Furthermore, GPSR is degenerated to GF for the ROIs without holes and thus exhibits a lower average energy consumption for the scenarios shown in Fig. 11 b–d. On the other hand, DGSIFEM will avoid the nodes in the high ρ and lowdensity region and utilize the nodes in the highdensity region for loadbalancing. Thus, the routing paths will bypass the high ρ and lowdensity regions or bend into the highdensity region.
In addition, though GEAR strives to achieve loadbalancing by considering the distance and energy factors, the best next forwarding node is still a local optimum; thus, GEAR provides less effective loadbalancing than does DGSIFEM. The standard deviation results in Fig. 12 b indicate that the routing directions solved by DGSIFEM can effectively achieve loadbalancing, particularly for the ROIs having holes.
Conclusions
This paper studies the minimum routing cost problems for massively dense WSNs via the geographical model, which leads to the gridbased directional routing algorithms. The minimum routing cost problems are formulated as continuous geodesic problems under massively dense WSNs, and the gridbased directional routing algorithms are the natural outcomes of numerically solving these problems; numerical solutions of the geodesic problems provide the directions to the next forwarding nodes at equally spaced grid points in the ROI, and these directions can be used as guidance to route information.
We first consider the positiononlydependent costs (e.g., hops, throughput, or energy) and investigate two numerical approaches, GADM and FM. GADM uses Dijkstra’s method to determine the minimum cost path (under the grid point network). However, GADM may yield less optimum routing paths due to the direction restriction. On the other hand, by introducing the cost map T, the geodesic problem can be transformed into the eikonal equation and then solved by FM. Note that the geodesic problem considered here is to find a continuous curve which has the minimum cost from a given source to a sink. Our numerical results show that FM is more suitable than GADM for approximating the continuous curves and thus yields a path with less routing cost. The routing cost comparison results shows that FM has a routing cost 5 % more than the optimum cost, and GADM may have a routing cost 28 % more than the optimum cost.
We then consider the trafficproportional costs which correspond to energyloadbalancing. By the equivalence between geodesic problems and optimum routing vector field problems, we transform the geodesic problem into a set of equations with regard to the routing vector field, which can be more easily tackled. We propose a distributed algorithm, i.e., DGSIFEM, for solving the routing vector field via FEM and present the numerical results to demonstrate the quality of the derived routing directions. The routing energy consumption results show that routing directions may effectively achieve loadbalancing than the microscopic routing algorithms, GPSR, and GEAR, particularly for the ROIs with holes.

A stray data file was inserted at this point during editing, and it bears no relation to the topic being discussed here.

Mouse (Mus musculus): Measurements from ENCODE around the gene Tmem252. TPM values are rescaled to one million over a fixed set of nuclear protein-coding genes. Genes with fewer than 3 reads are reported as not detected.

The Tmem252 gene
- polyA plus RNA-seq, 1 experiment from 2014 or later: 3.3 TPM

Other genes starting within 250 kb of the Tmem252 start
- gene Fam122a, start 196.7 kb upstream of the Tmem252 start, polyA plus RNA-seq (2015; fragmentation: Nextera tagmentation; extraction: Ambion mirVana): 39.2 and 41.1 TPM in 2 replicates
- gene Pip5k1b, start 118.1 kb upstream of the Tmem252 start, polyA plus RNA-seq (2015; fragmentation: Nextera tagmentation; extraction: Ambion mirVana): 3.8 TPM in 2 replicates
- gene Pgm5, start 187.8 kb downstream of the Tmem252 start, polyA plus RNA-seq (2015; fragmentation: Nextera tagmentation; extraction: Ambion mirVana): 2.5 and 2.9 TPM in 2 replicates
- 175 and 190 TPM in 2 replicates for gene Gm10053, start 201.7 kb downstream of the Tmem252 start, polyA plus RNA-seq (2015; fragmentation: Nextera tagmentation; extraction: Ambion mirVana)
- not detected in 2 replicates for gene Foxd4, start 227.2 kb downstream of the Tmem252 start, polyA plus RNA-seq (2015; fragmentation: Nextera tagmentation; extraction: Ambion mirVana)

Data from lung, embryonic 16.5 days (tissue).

Many aspects of this paper, the problems studied and the approaches taken, are the application of the existing work, e.g., minimum cost routing paths [23], cost function and node density [5, 24, 26], geodesic path via eikonal equation [27], fast marching method [8, 28], loadbalancing routing equations [2, 24, 29, 30], and finite element method [9]. However, these works either do not specifically focus on the network routing problems or only theoretically analyze the routing problems without providing routing algorithms. The main contribution of this paper is to propose a systematic framework to develop low overhead routing algorithms for massively dense WSNs, i.e., coordinate sensor nodes themselves to solve the routing directions using these existing techniques and then route the information with the routing directions. In addition, there have existed numerous strategies for solving geodesic paths and PDEs. We believe this paper will open up a potential research direction toward the development of routing algorithms via investigation of the appropriateness of these strategies for implementation on WSNs.
Appendix 1: proof of theorem 3
For the sake of convenience, we use the position vector x to represent the position (x,y). Consider T(x) and for any dx, i.e., a small change of x:
by the Taylor expansion [29]. Let the cost of the straight line from x to x+dx be ΔT ^{′}; then:
Since T is the minimum cost:
Thus, choosing dx = small multiple of ∇T:
On the other hand, consider x and x+dx along a minimum cost path. We have:
and then by (22):
in which θ is the angle between ∇T and dx. Therefore, \(\left \nabla T\right  \geq \mathcal {C}\), and (3) is proved.
Furthermore, consider x and x+dx along a minimum cost path. It is also clear from (3) and (23) that θ=0. Since both x and x+dx are on a minimum cost path, dx and thus ∇T are tangent to the minimum cost path.